Give Your Child a Little Boost
Since my nephew, is not my son—duh! I seem to have made a major car safety mistake. My father-in-law has been nagging me for a few days to buy him a car seat. I thought nothing of it and thought he was a little crazy thinking my five-year-old nephew would sit in a car seat—as if! He’s a big boy now. I guess my FIL got tired of me not listening and decided to get my attention by announcing that if I got into a car accident and my nephew wasn’t in a booster seat, my insurance coverage would be null and void … he also threw in for a more dramatic effect that we’d be in really big trouble if something happened to him (medically) too … now I’m not quite sure if that all is true or not, but he definitely caught my attention and if Murphy’s law were to play its hand. I’d best not put this declaration to the test.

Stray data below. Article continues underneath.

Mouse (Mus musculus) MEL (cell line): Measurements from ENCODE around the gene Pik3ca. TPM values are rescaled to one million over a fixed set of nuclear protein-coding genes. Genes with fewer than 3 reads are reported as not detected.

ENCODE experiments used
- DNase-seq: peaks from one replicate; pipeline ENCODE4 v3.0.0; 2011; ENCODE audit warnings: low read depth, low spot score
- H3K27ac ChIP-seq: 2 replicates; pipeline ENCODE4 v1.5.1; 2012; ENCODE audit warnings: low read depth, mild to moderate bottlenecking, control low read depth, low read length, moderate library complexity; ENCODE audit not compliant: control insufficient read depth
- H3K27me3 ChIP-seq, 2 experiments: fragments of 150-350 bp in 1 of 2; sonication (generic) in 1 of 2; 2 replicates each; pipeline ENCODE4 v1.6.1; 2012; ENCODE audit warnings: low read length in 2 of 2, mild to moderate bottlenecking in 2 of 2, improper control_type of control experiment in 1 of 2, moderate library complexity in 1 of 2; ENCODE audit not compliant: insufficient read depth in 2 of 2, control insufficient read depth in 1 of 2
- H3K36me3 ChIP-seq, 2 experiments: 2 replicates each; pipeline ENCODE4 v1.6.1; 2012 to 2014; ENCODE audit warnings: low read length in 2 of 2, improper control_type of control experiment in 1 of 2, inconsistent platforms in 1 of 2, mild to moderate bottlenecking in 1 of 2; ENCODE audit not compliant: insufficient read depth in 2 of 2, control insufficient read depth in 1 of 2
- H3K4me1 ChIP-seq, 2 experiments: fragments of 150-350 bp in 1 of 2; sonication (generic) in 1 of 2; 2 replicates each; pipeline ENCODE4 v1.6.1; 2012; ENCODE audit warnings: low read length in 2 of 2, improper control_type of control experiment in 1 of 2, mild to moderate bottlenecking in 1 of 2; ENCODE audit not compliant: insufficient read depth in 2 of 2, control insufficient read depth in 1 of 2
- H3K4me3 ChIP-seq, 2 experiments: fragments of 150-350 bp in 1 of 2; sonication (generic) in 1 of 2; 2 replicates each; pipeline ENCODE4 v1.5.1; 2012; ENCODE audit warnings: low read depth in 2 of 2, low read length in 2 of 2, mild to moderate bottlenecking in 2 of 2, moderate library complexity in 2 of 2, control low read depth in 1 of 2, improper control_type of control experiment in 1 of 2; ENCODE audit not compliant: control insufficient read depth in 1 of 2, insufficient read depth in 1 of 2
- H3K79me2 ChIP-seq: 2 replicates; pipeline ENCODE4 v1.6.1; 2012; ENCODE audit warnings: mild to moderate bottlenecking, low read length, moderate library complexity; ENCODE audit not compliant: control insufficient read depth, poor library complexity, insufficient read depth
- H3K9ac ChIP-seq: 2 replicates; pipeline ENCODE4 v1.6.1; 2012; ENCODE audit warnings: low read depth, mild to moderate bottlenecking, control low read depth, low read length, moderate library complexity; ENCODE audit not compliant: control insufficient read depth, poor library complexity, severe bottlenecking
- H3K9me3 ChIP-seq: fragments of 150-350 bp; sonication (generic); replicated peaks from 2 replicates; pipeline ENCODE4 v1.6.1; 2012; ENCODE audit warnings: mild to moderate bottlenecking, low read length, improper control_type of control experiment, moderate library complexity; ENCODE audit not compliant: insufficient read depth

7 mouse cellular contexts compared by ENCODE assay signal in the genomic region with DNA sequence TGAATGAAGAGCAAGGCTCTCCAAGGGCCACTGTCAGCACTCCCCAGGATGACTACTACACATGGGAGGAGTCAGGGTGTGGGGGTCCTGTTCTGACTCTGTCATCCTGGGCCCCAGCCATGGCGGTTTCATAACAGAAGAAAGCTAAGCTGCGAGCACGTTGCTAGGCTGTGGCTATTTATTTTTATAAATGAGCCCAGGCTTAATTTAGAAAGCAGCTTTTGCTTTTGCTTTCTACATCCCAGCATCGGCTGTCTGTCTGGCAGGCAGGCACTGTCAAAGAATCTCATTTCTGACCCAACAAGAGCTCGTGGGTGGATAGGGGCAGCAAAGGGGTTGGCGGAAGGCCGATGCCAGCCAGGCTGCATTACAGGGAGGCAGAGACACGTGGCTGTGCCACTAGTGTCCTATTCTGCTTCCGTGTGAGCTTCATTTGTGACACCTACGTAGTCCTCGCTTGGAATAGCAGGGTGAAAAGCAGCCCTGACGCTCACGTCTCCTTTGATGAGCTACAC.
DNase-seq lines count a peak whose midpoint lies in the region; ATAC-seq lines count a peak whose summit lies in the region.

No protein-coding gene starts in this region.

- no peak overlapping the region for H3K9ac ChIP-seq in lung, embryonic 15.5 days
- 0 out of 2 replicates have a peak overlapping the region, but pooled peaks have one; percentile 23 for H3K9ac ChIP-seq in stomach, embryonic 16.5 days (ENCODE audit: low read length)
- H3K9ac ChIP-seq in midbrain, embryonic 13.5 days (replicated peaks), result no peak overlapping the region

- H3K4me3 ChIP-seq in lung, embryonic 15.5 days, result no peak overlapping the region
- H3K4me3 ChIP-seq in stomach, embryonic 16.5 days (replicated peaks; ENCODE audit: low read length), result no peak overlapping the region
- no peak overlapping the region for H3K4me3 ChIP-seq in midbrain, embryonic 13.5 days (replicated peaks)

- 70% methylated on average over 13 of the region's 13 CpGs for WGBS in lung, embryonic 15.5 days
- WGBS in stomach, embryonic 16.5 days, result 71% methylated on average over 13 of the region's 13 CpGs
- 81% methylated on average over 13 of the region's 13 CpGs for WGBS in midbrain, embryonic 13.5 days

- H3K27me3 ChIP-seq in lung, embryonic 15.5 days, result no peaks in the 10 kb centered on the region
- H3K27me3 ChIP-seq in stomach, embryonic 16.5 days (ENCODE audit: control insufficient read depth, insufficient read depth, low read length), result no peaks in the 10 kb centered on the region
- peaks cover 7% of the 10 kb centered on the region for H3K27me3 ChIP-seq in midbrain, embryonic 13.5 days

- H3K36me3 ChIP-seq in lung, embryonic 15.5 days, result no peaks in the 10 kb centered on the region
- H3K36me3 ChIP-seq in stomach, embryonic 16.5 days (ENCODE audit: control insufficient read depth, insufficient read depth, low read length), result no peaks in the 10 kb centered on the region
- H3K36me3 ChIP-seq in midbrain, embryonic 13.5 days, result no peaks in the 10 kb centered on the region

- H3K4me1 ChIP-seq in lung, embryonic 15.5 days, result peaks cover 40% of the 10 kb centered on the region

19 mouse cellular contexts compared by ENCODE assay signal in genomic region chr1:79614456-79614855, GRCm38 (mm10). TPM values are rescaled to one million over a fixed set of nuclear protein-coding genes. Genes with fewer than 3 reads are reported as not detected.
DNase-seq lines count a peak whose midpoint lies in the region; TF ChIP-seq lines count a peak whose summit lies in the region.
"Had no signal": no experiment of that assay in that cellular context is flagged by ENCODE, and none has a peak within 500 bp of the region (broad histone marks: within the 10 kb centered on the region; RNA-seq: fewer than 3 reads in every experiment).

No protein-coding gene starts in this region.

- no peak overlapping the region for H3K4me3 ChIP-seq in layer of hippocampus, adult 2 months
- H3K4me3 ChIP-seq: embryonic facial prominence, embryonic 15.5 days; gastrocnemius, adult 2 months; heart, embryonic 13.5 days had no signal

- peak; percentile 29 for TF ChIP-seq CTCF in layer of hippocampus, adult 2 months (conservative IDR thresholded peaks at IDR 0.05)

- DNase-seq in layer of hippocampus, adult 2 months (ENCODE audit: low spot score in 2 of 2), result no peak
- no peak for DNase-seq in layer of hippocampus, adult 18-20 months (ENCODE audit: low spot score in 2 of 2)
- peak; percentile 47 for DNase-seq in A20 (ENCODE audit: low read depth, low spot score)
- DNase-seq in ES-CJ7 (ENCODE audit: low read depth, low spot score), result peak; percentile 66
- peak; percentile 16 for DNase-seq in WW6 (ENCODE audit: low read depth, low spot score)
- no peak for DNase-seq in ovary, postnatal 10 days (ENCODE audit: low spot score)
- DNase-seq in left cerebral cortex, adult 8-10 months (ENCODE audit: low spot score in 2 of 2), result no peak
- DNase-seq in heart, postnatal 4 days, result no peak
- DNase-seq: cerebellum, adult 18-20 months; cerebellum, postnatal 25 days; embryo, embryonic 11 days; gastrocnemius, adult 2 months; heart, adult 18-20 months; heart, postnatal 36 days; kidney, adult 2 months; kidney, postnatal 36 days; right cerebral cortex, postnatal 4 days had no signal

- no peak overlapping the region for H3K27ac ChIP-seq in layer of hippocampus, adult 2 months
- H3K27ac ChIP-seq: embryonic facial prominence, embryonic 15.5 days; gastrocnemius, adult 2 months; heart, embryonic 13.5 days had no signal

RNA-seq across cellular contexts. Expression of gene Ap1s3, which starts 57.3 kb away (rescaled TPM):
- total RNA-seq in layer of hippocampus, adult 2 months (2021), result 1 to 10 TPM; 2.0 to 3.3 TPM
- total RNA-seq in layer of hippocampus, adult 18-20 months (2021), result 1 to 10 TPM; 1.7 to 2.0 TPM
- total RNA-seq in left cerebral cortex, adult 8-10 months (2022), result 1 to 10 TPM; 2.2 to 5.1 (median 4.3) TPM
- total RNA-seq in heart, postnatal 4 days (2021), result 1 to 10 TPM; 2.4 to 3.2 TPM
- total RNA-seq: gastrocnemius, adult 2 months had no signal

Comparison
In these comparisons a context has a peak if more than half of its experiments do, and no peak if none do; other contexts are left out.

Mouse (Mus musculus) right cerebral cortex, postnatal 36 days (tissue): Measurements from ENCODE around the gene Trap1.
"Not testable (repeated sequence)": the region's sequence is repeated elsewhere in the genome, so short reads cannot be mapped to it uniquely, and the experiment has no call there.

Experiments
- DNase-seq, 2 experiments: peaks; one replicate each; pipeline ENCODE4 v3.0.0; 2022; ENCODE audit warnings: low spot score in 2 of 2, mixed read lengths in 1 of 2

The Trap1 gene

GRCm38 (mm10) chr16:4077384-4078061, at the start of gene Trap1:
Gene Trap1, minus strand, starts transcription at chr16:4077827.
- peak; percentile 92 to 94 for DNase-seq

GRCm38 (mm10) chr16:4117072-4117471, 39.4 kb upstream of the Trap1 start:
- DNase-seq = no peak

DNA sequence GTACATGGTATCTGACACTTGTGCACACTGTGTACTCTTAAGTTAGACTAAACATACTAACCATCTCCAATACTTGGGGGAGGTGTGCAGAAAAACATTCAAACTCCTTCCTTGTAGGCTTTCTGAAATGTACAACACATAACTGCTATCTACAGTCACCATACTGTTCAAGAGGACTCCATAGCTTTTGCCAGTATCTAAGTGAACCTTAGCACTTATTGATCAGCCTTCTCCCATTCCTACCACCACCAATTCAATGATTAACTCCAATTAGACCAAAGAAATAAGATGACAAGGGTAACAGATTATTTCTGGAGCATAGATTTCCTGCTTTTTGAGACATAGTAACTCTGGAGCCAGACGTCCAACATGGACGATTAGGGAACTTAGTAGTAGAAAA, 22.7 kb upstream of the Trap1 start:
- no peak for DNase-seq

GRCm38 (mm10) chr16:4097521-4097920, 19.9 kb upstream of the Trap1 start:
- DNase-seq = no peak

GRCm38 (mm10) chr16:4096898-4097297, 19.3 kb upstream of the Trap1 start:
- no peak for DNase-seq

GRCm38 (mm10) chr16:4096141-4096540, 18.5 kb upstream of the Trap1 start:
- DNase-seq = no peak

Now we all know the rules about infants facing the rear and when they can be promoted to front facing I’m sure, but there are car safety rules up until they are thirteen years old! A little research yielded no threats of loss of insurance or anything, but definitely severe fines. Each state has their own restrictions but generally speaking… if they’re under the age of eight or 5′ tall, they’d better be in a booster or risk a $50–$100 fine (in New York) or worse, severe injury in an accident. Also until they’re at least thirteen years old, they must remain in the back seat. You can also get another $50–$100 fine (on top of the booster-less) if they are caught sitting in the passenger seat (they most definitely should not be in the driver’s seat—duh!).
If you saying, darn, I thought I was done buy this kind of stuff … not to worry, they are not expensive at all. For $20–$25 you can score a backless booster seat like the Graco one I purchased today. If you want a really cool Paul Frank one, you can get your little one a Clek Olli booster seat with the added LATCH safety system. I think that comes in real handy if it’s your child sitting in your car. The Graco is perfect for my little occasional passenger.
You can read more about Child Passenger Safety at the National Highway Traffic Safety Administration’s Web site.
You learn something new every day!